I should warn you from the beginning that this is a very opinionated post.

If you are in theological education, you probably love books but the truth is, we are using books the wrong way.

And we will have to continue to do so while we are operating as an academic enterprise within its rules and practices. We read to teach; we look for articles which push our subject onwards or in a different direction; we read quickly, photocopy the essentials and work on them; we want to write therefore we read deeply in a narrow field; we know and appreciate the recent over the old otherwise our bibliographies are criticised.  There is genuine advantage in all this – indeed it is important and we enjoy it but can’t we also use books properly and teach our students to do the same?

What would that mean?

Firstly, we should treat them as friends, following Erasmus’s famous claim about his library. We don’t have a thousand friends whom we meet occasionally, we have a few good friends we encounter often. So with books. Find a smaller number of good printed friends (of all genres) which are worthy of deep friendship and read them often. They will be a choice specific to you, which is always the case with friends.

Secondly, we should generally prefer the old to the new. As C.S. Lewis said, the old has been proved by many years of use. The biggest issues which do not change are, in the end, more important than those which just belong to today. Indeed, they will help us in today’s problems. The best books are well out of date and yet not.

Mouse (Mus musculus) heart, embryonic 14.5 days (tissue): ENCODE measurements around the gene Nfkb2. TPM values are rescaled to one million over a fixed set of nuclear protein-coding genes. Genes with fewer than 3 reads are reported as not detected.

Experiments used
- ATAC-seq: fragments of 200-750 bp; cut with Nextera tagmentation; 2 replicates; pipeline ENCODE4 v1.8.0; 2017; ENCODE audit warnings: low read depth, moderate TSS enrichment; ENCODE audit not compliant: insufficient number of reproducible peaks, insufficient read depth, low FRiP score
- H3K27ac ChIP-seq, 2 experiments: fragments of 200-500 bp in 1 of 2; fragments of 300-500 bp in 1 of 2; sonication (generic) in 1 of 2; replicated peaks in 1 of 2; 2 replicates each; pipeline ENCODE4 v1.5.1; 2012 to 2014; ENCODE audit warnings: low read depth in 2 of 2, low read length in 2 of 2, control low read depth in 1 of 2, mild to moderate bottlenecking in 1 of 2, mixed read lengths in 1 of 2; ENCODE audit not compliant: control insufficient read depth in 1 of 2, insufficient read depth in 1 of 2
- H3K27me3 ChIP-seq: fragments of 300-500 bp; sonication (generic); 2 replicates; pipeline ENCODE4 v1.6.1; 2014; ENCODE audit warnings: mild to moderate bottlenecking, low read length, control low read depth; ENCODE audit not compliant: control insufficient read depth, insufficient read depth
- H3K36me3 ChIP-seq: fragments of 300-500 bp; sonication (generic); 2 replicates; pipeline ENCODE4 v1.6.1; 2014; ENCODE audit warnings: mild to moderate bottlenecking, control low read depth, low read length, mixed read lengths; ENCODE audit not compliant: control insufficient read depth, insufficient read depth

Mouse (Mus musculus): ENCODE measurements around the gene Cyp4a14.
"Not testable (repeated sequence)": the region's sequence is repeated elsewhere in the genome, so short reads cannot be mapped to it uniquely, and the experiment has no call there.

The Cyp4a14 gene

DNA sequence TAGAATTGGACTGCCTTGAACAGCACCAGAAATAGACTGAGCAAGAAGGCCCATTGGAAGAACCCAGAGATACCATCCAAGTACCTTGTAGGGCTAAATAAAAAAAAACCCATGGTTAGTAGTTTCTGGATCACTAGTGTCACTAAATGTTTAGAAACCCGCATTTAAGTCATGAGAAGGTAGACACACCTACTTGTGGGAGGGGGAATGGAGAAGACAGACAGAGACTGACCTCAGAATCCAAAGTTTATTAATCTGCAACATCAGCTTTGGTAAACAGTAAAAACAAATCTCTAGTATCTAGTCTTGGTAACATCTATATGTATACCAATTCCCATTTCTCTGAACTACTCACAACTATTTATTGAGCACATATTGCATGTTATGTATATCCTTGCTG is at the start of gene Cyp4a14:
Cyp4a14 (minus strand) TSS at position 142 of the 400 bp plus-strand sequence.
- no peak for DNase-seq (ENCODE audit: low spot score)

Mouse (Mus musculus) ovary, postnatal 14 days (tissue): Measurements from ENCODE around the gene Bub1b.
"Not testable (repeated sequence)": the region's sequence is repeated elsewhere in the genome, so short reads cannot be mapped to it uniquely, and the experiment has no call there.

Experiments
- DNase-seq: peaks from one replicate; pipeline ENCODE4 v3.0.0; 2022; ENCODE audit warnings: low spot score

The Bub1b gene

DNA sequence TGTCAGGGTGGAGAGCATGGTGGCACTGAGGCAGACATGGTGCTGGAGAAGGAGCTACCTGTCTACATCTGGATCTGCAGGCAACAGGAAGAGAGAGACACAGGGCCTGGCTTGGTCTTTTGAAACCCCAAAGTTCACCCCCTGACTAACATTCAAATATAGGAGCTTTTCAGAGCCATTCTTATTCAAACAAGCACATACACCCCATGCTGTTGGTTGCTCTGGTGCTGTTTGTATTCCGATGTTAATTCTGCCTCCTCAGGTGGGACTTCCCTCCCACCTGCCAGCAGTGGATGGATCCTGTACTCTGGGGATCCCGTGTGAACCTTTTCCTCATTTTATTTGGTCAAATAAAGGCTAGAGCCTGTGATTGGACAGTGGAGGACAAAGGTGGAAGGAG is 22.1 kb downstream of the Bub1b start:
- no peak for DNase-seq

Thirdly, we should prefer the small to the big. There are some big exceptions to this rule but by and large (OK!), the books which change the world and change people are not large and do not have two or three volumes, they are small or average, deeply fundamental, felt writings.

Fourthly, we should read for enjoyment. There is an intellectual enjoyment in a really good book. There is even with a few great books, a sense of encountering beauty. Some books you take into your hands, and your head and your heart are “strangely warmed”. Even difficult challenges we encounter in their pages have a disturbing joy at times.

Fifthly, we should read to enhance relationship. A book is the rich gift of the author to the world. Behind it is a life lived, struggles encountered, joys felt, service given. We read and grow to know and sometimes love the author (or subject of the book) – though he or she may have lived hundreds of years ago. The best ones enhance our relationship with the Lord.

What to do? You can simply catalogue your small number of books of joyful wonder into a special category in your mind or use a special shelf  alongside your hundreds of other useful books. What you must do is return to them often when the world is too much with you, or not with you enough. Let your heart grow lighter as you pick them up.

And may they help you to find a peace and joy in this world and with your God.

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2 Comments on “Books”

  1. PAUL COOKEY Says:

    This was quite an interesting piece. I have more “book friends” than human friends and they keep me better companion than friends who don’t edify me. Shalom!

  2. Donald Wayne Dickman Says:

    Thank you for your enlightening articles. I too have many book friends of various genres. Would love to have more time though with the book friends. Love you articles, Blessings to you.

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